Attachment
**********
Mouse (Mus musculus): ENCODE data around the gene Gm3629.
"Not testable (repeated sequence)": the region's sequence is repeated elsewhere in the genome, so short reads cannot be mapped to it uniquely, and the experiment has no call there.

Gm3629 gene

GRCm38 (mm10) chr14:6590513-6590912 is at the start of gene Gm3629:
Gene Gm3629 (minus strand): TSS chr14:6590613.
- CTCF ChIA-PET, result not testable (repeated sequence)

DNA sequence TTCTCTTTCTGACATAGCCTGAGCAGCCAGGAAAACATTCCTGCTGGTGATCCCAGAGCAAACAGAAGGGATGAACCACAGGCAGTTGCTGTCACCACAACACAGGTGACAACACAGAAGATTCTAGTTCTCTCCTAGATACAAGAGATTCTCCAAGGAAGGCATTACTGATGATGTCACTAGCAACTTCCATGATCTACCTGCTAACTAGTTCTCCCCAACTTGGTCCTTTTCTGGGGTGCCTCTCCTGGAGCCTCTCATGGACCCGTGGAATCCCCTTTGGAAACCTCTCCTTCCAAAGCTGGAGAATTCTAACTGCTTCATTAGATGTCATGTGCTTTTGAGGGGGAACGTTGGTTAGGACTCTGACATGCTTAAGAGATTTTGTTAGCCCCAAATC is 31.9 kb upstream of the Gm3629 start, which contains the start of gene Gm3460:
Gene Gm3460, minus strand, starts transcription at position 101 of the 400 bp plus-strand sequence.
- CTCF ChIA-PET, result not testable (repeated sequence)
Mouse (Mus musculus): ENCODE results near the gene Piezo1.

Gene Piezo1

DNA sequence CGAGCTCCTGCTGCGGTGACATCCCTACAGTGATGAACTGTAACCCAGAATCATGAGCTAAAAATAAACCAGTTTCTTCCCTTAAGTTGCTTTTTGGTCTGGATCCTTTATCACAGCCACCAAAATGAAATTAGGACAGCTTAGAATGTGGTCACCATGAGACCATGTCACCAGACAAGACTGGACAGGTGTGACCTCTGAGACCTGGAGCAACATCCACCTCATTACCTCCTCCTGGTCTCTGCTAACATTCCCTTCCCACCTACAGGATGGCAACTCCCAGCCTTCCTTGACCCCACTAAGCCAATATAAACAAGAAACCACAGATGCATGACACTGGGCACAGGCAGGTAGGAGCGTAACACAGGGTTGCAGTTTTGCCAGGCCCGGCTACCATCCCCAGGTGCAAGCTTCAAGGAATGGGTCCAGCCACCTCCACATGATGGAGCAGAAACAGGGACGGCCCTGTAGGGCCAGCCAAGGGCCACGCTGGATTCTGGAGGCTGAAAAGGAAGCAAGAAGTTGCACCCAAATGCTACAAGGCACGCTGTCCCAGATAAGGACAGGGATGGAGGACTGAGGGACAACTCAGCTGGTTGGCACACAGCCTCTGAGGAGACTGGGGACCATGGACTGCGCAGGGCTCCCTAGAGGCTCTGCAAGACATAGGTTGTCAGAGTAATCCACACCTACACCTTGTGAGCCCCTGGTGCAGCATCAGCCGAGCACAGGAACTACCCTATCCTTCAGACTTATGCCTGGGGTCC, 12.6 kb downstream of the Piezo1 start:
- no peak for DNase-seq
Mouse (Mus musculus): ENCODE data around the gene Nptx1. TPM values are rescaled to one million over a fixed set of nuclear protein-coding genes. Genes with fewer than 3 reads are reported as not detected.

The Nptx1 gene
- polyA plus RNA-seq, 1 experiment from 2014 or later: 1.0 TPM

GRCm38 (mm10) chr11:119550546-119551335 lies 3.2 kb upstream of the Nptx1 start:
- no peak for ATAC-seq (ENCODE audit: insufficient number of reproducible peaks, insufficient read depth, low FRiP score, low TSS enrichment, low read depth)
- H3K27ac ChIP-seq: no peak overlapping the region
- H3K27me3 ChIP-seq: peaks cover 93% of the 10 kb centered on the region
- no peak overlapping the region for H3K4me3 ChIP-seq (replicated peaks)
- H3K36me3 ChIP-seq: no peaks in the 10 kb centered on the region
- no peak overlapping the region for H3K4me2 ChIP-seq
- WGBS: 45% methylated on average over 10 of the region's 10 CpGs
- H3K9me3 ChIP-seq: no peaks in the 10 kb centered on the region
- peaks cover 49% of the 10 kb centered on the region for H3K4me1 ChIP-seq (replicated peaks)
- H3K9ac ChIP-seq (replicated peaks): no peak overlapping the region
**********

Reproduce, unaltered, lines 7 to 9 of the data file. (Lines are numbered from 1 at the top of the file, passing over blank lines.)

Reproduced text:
DNA sequence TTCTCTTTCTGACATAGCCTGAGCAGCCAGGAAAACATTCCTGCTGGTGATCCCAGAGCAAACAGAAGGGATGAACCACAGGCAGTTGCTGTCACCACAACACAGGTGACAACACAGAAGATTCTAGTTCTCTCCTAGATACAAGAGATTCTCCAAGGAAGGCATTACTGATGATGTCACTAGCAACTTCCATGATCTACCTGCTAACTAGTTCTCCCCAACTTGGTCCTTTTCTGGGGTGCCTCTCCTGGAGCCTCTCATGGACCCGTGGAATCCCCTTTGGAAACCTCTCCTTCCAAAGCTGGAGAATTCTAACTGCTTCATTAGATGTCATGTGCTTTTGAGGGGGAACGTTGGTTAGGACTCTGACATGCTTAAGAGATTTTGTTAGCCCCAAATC is 31.9 kb upstream of the Gm3629 start, which contains the start of gene Gm3460:
Gene Gm3460, minus strand, starts transcription at position 101 of the 400 bp plus-strand sequence.
- CTCF ChIA-PET, result not testable (repeated sequence)